up-to-date with a click!
Update - Week 52, 2018
Curated by Peter Lansberg,
a Dutch lipidologist and educator, and
reviewed by prof. Philip Barter, Past President of the
International Atherosclerosis Society.
The IAS Statin Newsletter will keep you up-to-date with all recent statin publications, using a curated approach to select relevant articles.

Key publications

How to predict and avoid non-adherence – in Chinese patients
The reasons why patients stop taking statins are different depending on geographical location and ethnicity. In this Chinese study statin adherence as well as the CV consequences of not taking the prescribed lipid lowering medication, were studied. Conducted in a single academic hospital in Chonqing (February 1st and October 31st, 2013). Participating patients had a confirmed CHD diagnosis and used statins. All 732 patients were followed for 4-8 months. For the final analysis data on 615 patients was available. The two factors that with the biggest impact on non-compliances were coronary artery stenosis <75%; OR: 3.4 (2.2-5.4, P<0.001) and adverse events, OR: 2.5 (1.3-4.9, P=0.005). The major personal reasons for non-adherence to statin therapy (15.9% of patients), were: lack of knowledge about CHD (36.7%), doctor’s advice (19.4%), difficulty obtaining statins (12.2%), using traditional Chinese medicine (9.2%), economics (6.1%), adverse effects (5.1%) and other (11.2%). CV adverse events showed an clear correlation with non-adherence, OR:1.7 (1.04-2.9, P=0.037). The results underline the short-term impact of statin non-adherence. The study provides important pointers on which patients are more likely to stop statins as well as reasons for non-compliance  that can be addressed at hospital discharge or during outpatient consultations.
Yu G, Zhang Y, Wang Y et al. Factors that contribute to poor adherence to statin therapy in coronary heart disease patients from Chongqing and measures to improve their therapeutic outcomes. Genes & diseases 2018; 5:335-341. http://www.ncbi.nlm.nih.gov/pubmed/?term=30591935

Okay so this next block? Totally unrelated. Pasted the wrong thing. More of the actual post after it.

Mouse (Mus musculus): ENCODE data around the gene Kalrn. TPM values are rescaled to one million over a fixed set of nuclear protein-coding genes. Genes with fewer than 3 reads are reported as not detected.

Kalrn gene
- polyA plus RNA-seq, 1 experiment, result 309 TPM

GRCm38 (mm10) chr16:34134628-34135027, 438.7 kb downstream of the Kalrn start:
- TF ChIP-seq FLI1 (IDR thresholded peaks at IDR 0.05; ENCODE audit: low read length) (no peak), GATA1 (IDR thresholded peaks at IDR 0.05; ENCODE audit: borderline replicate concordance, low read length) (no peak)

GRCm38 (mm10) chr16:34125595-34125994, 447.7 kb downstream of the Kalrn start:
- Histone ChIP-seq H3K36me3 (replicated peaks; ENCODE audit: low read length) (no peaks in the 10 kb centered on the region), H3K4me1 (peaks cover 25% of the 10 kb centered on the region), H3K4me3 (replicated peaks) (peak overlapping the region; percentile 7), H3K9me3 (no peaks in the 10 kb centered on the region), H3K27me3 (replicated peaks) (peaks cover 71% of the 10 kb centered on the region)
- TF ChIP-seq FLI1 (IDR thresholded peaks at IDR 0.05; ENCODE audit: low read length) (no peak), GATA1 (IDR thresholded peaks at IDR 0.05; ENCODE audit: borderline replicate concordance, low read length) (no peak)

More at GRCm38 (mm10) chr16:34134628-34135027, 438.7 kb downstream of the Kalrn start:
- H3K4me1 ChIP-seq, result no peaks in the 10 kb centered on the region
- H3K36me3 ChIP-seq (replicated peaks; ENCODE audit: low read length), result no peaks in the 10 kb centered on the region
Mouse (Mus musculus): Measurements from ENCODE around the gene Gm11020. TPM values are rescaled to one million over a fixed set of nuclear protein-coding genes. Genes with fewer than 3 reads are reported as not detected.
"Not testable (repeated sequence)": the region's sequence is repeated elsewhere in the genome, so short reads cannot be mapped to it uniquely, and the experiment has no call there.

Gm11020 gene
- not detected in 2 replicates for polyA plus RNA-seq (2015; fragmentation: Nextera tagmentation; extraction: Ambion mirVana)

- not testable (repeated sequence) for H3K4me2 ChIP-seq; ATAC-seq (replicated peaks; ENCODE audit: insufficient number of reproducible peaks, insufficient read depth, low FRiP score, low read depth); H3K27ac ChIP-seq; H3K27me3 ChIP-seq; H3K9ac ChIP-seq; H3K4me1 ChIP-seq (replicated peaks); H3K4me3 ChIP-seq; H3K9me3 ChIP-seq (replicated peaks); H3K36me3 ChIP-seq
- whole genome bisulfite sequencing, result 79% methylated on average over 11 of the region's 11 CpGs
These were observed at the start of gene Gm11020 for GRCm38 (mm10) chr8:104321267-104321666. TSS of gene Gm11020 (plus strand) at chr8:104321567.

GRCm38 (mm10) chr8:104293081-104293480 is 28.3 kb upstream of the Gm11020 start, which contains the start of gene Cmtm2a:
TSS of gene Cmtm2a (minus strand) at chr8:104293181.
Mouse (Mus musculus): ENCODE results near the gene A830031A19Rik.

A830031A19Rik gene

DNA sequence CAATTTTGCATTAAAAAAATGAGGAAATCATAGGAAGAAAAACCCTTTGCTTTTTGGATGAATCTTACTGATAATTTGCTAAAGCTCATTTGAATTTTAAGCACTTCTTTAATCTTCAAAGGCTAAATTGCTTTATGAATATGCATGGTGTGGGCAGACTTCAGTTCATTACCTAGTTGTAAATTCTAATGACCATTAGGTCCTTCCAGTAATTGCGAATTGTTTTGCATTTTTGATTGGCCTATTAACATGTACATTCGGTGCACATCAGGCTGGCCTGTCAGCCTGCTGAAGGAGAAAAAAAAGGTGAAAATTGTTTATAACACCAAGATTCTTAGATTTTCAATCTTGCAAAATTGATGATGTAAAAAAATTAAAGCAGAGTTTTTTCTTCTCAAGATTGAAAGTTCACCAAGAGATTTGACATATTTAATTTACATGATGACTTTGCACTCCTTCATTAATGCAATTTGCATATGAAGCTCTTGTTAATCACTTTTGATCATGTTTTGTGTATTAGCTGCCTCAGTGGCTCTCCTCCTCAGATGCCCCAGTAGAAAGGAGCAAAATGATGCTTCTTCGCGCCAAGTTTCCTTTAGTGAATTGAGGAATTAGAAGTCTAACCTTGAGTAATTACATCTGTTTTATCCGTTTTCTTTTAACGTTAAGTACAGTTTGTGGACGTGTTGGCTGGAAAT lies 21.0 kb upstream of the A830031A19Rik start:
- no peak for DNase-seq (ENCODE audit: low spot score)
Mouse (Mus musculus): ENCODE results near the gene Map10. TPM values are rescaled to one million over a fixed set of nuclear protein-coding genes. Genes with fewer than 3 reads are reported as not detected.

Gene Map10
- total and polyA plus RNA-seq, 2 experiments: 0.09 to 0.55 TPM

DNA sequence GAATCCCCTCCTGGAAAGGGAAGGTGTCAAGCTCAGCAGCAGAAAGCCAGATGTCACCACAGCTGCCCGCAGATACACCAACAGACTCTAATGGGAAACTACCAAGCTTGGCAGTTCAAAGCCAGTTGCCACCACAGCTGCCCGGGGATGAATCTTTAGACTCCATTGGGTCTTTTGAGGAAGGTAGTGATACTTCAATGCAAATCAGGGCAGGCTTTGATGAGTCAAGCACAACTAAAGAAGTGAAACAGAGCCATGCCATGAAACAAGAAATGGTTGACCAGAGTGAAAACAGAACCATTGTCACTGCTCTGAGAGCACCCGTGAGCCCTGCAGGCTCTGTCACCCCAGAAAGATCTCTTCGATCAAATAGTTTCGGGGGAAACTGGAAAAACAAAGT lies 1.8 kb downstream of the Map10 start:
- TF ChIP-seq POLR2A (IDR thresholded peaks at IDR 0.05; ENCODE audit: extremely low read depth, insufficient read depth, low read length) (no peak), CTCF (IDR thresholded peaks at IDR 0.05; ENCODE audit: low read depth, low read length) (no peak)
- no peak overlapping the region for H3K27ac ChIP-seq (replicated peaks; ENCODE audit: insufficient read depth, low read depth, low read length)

Statins protect renal function in Korean ICU patients
How renal function is affected by statins could be different for certain patient categories. In this retrospective observational study, the focus was on critically ill patients, admitted to an ICU for advanced care. Pre-admission statin users, taking statin >1 month prior to admission, were compared to patients that did not use a statin. The primary endpoint of this evaluation was the incidence of acute kidney injury (AKI) <72 hrs. after admission, and if pre-admission eGFR had an impact on AKI. Electronic data was collected from patients admitted to the ICU in a single Korean University hospital between January 2012 and December 2017. Data from 21 236 patients; 5 756 (27.1%) pre-admission statin users and 15 480 (72.9%) non-users were analyzed. Statin use prior to admission was associated with a significant (-31%) reduced risk for AKI <72hr post-admission, resulting in an OR of 0.69 (0.61-0.79, P<0.001). Patients that had started with a baseline e-GFR< 30 ml/min-1 1.73 m2 were not protected, (P>0.05). The authors suggested that pleiotropic immunomodulatory effects might play a role in the observed benefits. Of note, the patients using statins were significantly older and sicker; more patients with impaired renal function, diabetes mellitus, IHD and cerebrovascular disease. Statins used by patients that developed a critical illness and needed ICU care, did not compromise their renal function but prevented serious and life-threatening AKI.